I love words. However, the word ‘teeming’, from the InkTober prompt list, did not conjure up a single image I could easily draw nor that I wanted to – yes, I did know its meaning immediately. I had to think long and hard before coming up with something that wouldn’t take me hours of detailed line-drawing to sketch or make my skin crawl. When I finally did think of something – it wasn’t a swarm of maggots 😉 –, it was more about a story than an image. After thinking for a while, my brain began teeming with words and memories. I hope that my sketch for the prompt makes sense to more people than me.
My brain is always teeming with words. Partly because I have a tendency to overthink EVERYTHING, but more likely because I learned to read at an early age: I learned to read sometime before I turned four years old. When I started attending junior/pre-kindergarten classes in elementary school, I was already reading. My mother has told stories about being upset because my teacher(s), and school administrative staff, questioned her about whether she had made a mistake and might I be older than what she listed on my registration form.
My mother was not amused that anyone, let alone a young kindergarten teacher, could think she didn’t know the age of her own child. Her annoyance intensified further because that same teacher and the school administration continued questioning, for some time, the likelihood of a four-year-old child learning to read as well as I could so much earlier than what was considered “normal” by academic standards. My memories of that situation aren’t clear. However, I do remember that my mother was not thrilled that when we went out, I felt the need to put my literacy skills to use. I would read EVERY billboard, poster, and road sign as we drove along in the car or traveled by public transit; and while it made my father proud, it drove her bonkers.
As I grew, so did my love for words. When I was a teenager, I was such a word nerd that I used to sit in my room and read the dictionary for hours at a time. No one who knows me well should be surprised by that admission. Additionally, I always gave myself summer-reading assignments. Not to punish myself, but to help the time pass more quickly and to keep my mind occupied. I was also the type of kid that carried a book wherever I went. In case I was the only child at an event I could prevent myself from dying of boredom, or if we were spending time with a family or friends whose children I didn’t quite like I could pretend I was reading homework.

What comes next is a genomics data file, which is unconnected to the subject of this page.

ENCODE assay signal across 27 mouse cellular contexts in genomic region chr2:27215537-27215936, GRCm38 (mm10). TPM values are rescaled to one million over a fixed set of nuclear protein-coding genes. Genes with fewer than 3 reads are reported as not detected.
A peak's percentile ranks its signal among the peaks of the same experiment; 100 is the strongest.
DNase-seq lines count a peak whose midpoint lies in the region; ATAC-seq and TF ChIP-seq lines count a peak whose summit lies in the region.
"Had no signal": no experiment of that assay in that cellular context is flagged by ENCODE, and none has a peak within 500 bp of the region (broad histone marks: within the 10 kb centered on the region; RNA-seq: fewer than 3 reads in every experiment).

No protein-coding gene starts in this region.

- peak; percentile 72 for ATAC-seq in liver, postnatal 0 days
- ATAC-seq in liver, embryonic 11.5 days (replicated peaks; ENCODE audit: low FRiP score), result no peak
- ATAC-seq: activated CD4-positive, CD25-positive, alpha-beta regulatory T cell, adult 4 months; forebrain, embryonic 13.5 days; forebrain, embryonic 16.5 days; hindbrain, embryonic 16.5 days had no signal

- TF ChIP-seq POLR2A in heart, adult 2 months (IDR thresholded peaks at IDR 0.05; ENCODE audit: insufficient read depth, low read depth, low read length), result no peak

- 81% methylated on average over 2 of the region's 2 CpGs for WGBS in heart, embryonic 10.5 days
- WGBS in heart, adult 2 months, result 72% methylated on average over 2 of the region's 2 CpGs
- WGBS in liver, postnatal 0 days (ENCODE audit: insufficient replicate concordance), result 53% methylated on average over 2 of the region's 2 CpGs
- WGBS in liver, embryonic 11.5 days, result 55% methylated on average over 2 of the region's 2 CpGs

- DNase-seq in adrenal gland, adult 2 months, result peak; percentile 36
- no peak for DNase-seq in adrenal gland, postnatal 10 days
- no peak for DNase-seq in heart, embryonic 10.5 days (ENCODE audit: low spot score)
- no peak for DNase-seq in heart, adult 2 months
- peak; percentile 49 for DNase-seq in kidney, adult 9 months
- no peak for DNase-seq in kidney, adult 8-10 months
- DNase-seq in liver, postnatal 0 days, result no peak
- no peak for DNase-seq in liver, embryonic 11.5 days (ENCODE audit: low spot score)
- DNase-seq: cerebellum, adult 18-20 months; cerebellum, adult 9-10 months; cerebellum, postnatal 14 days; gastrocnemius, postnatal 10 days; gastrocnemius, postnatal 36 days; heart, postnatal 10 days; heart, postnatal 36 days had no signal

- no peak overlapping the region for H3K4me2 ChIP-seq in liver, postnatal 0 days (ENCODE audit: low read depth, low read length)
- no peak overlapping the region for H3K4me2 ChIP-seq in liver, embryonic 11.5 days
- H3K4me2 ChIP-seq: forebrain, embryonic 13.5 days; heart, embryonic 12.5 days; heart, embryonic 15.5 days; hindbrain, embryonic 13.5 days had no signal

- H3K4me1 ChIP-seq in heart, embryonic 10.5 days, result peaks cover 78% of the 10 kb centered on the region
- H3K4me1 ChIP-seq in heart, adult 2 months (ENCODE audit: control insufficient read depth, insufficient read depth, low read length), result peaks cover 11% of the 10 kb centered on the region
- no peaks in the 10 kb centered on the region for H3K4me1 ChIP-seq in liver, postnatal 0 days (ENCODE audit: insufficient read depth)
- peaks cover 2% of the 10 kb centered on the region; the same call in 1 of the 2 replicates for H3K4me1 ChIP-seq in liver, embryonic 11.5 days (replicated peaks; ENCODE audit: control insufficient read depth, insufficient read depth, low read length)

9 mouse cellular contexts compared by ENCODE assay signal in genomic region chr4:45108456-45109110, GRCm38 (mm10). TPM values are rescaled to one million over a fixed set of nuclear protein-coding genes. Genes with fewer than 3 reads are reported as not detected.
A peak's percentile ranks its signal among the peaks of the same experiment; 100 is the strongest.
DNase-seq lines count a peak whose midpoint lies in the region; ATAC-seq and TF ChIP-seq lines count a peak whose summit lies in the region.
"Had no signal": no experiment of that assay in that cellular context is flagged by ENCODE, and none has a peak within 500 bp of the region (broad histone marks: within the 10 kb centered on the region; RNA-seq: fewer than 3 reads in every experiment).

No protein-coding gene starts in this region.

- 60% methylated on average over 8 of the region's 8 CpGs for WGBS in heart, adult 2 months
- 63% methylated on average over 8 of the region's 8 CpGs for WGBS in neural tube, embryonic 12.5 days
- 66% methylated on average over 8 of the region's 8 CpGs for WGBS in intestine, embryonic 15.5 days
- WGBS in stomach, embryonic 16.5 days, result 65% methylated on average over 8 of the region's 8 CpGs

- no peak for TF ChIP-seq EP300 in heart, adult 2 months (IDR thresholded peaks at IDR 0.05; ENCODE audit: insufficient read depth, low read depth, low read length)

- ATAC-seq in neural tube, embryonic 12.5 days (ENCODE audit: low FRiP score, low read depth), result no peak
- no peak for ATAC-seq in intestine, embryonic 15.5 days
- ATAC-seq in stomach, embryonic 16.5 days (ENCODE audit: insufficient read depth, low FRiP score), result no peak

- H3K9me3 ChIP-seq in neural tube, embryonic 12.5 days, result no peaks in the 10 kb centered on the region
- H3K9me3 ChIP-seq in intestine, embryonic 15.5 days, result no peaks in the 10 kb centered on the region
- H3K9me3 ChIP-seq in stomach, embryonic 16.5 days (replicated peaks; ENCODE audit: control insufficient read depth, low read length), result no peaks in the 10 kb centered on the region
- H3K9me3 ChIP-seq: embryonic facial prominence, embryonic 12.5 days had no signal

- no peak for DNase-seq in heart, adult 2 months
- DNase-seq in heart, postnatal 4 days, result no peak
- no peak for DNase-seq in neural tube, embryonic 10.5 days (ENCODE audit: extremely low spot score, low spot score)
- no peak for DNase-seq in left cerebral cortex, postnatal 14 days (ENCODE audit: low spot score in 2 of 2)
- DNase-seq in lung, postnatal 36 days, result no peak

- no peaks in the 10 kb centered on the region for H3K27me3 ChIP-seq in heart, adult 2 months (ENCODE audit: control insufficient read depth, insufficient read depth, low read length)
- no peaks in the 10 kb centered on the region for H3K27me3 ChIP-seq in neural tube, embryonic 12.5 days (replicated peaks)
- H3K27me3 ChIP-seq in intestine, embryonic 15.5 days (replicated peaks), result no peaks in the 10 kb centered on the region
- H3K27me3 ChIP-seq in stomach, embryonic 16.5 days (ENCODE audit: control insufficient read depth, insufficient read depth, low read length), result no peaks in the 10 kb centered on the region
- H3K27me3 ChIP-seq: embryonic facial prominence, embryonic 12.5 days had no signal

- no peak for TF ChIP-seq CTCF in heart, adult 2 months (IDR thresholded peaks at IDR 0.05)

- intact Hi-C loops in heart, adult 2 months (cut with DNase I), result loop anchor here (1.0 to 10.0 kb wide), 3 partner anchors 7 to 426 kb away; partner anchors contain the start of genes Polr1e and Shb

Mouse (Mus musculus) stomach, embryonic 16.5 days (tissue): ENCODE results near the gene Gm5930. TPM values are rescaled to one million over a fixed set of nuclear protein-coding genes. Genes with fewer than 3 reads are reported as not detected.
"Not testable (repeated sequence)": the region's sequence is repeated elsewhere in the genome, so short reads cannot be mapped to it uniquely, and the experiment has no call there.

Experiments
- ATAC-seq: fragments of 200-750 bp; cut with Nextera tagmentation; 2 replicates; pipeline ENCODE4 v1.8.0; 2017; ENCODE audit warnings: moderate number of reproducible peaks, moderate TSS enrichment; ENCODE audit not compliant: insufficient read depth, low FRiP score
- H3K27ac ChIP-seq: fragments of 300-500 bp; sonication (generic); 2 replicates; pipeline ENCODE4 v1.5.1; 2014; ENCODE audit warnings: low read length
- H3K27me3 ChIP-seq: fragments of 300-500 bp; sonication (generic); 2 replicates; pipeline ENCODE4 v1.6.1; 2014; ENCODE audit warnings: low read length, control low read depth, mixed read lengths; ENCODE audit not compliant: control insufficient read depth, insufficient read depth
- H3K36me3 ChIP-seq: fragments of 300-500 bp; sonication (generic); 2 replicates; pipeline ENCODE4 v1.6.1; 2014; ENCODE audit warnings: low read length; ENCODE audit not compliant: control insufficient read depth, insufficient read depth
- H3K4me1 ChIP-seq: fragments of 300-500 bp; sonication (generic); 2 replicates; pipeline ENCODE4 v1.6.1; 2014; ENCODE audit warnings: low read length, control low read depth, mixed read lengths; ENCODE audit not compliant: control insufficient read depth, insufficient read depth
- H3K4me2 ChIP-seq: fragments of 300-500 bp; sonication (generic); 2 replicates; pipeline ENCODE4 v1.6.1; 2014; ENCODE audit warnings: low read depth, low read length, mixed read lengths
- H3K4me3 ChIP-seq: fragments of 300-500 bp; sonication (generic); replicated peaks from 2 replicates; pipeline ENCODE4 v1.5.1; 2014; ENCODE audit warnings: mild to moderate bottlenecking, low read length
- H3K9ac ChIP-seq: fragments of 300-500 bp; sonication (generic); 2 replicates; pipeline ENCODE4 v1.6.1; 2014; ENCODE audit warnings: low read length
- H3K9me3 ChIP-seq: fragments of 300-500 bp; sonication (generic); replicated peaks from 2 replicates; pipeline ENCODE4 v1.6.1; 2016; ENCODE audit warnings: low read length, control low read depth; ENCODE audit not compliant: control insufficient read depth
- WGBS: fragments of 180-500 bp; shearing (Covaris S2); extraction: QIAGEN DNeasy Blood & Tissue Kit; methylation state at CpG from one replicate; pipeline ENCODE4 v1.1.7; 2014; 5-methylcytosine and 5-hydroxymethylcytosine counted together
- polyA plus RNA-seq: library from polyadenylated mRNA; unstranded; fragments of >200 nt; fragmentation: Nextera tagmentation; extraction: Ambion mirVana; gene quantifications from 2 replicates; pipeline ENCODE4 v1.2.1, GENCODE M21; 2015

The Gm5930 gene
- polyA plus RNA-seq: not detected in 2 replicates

The gift of learning to read at such an early age might be the reason that words are so important to me. I’m interested in their history, how to spell them, how to use them together, whether we use them correctly or incorrectly (e.g. there’s no such word as ‘irregardless’), when to emphasize them, and how they sound. I love writing and listening to long lines of alliteration. Can you see and hear what I did there?
I also know that words can hold tremendous power. Depending on how well one knows another person, we can choose the right words to express affection towards them and make them feel loved and secure. Alternatively, words can deeply wound at exactly the right moment with lasting traumatic effect. This, to me, means that we should always choose the words we speak to each other with care; and these last points may be the most important thing I know about words.